Italian Finance Minister Tommaso Padoa-Schioppa is being quoted in the press this morning as saying that ``The growth target of 2 percent for 2007 appears to be more ambitious that we thought two months ago,''.
He certainly has this one right. With growth in Q1 at just 0.3% and in Q2 at 0.1%, and the eurozone economy visibly slowing by the day, I would say it will be hard this year for Italian GDP to push through the 1% ceiling as an annual total. Basically I don't see combined growth in Q3 and Q4 as being greater than the combined total for Q1 and Q2. I explain some of my reasoning here.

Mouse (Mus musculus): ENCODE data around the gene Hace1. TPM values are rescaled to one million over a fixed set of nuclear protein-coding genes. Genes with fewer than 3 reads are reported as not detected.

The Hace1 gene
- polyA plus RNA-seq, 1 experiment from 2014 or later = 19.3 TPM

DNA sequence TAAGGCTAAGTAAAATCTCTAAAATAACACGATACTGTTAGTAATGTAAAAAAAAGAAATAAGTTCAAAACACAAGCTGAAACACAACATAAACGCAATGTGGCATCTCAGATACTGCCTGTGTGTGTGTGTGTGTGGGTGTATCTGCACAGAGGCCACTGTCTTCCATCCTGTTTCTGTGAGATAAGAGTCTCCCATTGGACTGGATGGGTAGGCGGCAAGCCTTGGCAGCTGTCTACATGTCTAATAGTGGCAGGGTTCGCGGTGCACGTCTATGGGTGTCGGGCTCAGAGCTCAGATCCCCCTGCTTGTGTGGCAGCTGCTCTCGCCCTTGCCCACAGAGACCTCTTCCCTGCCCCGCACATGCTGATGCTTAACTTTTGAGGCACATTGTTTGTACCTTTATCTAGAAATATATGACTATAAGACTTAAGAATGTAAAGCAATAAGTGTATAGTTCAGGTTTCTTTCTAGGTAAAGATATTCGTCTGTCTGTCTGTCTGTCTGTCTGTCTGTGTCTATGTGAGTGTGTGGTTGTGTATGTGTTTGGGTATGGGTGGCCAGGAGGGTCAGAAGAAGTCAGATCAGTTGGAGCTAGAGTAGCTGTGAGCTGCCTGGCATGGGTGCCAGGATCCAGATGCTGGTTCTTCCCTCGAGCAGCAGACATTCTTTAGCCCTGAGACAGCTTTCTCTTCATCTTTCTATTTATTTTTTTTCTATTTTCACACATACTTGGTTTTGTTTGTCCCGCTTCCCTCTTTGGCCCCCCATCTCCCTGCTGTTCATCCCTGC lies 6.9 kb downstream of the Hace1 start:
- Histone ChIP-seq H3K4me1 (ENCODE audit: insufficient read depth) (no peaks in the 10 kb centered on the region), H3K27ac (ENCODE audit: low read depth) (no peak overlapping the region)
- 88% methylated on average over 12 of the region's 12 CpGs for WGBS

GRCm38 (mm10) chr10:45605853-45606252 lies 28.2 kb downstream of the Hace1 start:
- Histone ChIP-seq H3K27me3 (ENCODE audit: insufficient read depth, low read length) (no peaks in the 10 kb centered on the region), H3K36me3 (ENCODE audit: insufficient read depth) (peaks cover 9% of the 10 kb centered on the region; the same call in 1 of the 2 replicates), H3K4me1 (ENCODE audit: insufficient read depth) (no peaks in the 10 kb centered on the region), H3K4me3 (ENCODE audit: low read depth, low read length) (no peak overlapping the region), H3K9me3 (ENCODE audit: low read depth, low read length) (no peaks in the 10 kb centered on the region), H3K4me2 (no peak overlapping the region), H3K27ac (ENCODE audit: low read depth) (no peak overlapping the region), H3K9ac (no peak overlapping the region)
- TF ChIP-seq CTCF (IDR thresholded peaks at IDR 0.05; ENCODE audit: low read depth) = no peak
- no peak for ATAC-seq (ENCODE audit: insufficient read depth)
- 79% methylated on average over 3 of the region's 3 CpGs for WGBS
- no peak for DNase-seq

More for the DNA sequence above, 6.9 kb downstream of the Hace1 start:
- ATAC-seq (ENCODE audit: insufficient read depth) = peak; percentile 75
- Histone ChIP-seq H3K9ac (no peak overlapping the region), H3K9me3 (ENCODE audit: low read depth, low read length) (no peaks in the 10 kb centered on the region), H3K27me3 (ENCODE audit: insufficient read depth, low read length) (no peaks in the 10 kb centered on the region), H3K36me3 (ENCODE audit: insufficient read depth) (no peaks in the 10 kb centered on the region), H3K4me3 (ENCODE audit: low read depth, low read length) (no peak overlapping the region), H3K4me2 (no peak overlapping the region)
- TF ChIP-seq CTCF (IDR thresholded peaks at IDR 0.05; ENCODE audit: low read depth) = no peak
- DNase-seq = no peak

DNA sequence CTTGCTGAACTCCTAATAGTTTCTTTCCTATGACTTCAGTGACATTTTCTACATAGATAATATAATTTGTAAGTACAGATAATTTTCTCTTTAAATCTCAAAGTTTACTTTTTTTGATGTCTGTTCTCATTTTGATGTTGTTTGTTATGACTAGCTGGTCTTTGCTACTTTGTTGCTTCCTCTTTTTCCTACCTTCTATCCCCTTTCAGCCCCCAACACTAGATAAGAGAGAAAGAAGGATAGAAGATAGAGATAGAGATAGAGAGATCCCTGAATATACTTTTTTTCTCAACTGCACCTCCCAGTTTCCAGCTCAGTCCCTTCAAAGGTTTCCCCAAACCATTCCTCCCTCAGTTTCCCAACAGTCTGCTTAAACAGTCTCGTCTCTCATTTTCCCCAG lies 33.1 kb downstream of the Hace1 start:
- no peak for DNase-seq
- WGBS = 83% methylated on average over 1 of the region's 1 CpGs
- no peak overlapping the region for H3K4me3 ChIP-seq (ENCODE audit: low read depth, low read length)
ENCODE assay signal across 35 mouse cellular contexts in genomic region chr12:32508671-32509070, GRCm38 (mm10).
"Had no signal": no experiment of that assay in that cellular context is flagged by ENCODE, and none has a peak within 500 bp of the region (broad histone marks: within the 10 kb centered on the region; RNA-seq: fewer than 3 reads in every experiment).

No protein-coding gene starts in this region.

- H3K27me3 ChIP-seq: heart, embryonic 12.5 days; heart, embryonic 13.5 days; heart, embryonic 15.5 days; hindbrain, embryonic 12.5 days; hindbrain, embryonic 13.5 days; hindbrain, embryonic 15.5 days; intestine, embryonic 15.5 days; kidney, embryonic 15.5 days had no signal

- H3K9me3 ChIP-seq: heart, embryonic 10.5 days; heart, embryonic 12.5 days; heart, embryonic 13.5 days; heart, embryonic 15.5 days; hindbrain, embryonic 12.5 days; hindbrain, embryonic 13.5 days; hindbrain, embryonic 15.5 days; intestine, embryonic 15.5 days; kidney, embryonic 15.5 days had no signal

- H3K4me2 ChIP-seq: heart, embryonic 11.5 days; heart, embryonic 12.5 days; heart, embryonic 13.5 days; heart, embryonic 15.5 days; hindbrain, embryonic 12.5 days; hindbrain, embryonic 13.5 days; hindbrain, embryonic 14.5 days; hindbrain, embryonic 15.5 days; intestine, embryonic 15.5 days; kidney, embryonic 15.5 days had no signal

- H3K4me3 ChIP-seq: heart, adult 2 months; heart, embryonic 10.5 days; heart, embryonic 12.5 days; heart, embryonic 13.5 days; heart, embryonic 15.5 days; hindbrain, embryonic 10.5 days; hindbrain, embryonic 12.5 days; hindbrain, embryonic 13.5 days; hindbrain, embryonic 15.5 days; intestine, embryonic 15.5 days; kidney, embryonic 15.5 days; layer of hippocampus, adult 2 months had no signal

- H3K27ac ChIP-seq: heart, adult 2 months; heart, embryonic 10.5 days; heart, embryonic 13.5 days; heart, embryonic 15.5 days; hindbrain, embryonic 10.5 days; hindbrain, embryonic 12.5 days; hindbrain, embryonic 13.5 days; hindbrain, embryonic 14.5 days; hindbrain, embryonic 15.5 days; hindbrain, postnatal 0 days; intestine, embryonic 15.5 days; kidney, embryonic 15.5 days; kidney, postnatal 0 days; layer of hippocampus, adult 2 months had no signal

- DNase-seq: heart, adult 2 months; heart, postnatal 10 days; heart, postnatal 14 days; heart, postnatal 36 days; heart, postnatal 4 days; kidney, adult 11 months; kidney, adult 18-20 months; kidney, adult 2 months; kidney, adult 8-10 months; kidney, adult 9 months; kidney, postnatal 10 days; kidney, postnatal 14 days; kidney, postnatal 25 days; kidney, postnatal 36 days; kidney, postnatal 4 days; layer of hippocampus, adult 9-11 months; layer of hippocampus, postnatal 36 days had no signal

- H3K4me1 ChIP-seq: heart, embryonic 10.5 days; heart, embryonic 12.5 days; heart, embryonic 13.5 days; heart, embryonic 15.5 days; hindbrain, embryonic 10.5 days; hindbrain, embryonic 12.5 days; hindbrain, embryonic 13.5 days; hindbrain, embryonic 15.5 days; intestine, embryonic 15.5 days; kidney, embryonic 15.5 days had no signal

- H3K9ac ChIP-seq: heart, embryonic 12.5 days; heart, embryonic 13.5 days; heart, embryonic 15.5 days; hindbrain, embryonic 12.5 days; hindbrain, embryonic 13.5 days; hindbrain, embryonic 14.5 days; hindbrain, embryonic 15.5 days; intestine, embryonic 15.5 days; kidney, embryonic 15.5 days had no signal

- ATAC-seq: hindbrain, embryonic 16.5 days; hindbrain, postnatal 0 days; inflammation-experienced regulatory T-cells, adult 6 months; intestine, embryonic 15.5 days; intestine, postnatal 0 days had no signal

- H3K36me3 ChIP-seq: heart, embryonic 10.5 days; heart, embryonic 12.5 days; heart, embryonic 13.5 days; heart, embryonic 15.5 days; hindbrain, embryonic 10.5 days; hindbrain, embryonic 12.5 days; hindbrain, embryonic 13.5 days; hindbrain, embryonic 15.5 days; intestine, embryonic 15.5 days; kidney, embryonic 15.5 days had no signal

This is why I normally don't agree with the kind of economists Bloomberg seems to consult, who seem to continually regard Italy's consistently sub-par growth readings as "unexpected". If you look at Italy's growth history over the last 15 years, think about the ageing population issue, and follow the short term economic data on consumer confidence, retail sales and industrial ouput, then the GDP readings being obtained shouldn't come as a shock, since they are empirically and theoretically entirely to be expected. As a consequence the annual growth rate for 2007 looks like being well down. To be talking about 2% growth at this stage is frankly ridiculous. As I say, in the current climate it is hard to imagine H2 2007 being better than H1. So I think someone somewhere had better get to work preparing the explanations for those good people from Standard and Poor's and Moody's.